I came across “What is user engagement” article by Jordan Willms of Work at Play. In this post, Jordan defines a good engagement metric as the number of user actions divided by the number of content items. The example provided is of blog posts comments divided by the number of posts per month.
This is certainly a very interesting metric. It made me think, does this also make sense to web application usage?
Following the same logic, in web applications (as opposed to a content site) we would count features and divide those by the number of user actions. I’ll use Google Docs as a simple example:
Say the features are: New, Save, Print and Share document. Total of four features.
For each user the engagement metric would be the number of activities divided by four.
Let’s see the score of two users over a week of usage
|Activity||User A||User B|
|Score||32/4 = 8||28/4=7|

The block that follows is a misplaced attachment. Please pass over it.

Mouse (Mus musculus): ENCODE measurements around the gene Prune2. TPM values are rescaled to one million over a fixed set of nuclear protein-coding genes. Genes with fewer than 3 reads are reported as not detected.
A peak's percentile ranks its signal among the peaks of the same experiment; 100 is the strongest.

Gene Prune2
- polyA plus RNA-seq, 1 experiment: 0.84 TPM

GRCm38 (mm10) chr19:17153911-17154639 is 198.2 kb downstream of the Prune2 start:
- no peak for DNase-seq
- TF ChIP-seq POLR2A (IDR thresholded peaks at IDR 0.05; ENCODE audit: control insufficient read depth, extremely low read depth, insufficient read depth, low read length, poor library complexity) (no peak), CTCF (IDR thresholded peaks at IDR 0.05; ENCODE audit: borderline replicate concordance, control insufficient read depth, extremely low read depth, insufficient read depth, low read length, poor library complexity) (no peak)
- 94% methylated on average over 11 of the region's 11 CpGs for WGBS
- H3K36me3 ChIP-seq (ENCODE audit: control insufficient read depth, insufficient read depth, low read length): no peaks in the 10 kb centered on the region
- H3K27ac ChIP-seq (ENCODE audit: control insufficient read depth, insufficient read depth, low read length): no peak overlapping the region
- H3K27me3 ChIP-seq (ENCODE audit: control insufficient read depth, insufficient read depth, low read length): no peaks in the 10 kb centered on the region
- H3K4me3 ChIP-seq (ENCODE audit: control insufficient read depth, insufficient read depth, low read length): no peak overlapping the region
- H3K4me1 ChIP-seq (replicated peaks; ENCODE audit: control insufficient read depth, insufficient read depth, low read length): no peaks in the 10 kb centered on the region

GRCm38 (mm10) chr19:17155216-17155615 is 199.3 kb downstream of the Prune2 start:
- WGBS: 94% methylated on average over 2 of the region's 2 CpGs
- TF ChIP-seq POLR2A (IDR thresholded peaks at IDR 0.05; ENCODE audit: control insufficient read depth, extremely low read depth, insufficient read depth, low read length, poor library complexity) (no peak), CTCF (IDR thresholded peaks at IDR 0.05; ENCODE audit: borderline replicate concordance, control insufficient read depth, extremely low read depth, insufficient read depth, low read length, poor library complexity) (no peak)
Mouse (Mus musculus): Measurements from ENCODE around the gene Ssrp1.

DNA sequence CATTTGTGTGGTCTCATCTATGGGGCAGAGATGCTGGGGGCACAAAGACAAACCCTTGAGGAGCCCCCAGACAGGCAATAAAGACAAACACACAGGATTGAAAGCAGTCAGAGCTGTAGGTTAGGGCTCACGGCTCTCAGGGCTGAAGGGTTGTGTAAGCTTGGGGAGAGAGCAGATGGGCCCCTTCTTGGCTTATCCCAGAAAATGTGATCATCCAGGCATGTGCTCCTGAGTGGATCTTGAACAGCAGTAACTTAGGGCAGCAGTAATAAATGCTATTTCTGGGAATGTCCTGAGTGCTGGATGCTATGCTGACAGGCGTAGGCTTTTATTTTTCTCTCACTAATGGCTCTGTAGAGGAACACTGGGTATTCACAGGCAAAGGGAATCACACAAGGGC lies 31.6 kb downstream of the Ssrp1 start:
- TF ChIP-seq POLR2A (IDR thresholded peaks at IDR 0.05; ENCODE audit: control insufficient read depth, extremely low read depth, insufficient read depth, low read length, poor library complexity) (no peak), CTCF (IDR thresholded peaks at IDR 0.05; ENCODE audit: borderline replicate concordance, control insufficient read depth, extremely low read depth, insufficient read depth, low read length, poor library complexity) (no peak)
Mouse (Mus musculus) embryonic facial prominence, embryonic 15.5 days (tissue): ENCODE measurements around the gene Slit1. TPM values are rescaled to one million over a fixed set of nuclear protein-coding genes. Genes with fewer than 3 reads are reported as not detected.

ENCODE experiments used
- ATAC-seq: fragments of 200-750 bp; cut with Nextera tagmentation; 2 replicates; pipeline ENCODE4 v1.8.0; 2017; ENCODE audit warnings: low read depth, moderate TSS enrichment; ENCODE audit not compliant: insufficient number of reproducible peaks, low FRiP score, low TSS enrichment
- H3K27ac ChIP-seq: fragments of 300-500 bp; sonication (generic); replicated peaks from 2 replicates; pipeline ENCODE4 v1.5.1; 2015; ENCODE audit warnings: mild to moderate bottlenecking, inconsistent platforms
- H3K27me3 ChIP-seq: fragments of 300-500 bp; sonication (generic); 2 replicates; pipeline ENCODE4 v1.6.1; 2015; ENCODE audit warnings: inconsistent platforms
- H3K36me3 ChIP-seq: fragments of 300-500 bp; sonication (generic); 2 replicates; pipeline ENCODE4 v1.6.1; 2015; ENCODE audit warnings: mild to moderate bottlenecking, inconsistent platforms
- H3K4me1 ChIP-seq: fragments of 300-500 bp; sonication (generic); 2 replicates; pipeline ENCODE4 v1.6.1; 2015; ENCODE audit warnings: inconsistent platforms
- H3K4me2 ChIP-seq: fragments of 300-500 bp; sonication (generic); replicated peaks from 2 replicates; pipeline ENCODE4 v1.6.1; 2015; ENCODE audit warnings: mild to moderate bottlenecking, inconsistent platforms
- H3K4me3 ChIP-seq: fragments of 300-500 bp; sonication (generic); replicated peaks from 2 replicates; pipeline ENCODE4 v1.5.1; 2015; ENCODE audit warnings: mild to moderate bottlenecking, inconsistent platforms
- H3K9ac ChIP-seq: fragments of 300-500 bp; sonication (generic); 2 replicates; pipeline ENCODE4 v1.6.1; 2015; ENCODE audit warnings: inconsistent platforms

User A scored 8 while user B scored 7. By this engagement metric user A explores more the feature set of Google Docs and is more engaged.
On the other hand user B uses a more competitive feature of Google Docs, which is Share Document, hence might be a more valuable user of Google Docs.
Although this engagement calculation method isn’t perfect I’m convinced that this it is better measurement of user engagement then by just counting “number of logins” which is what most application owners do.
What do you think?
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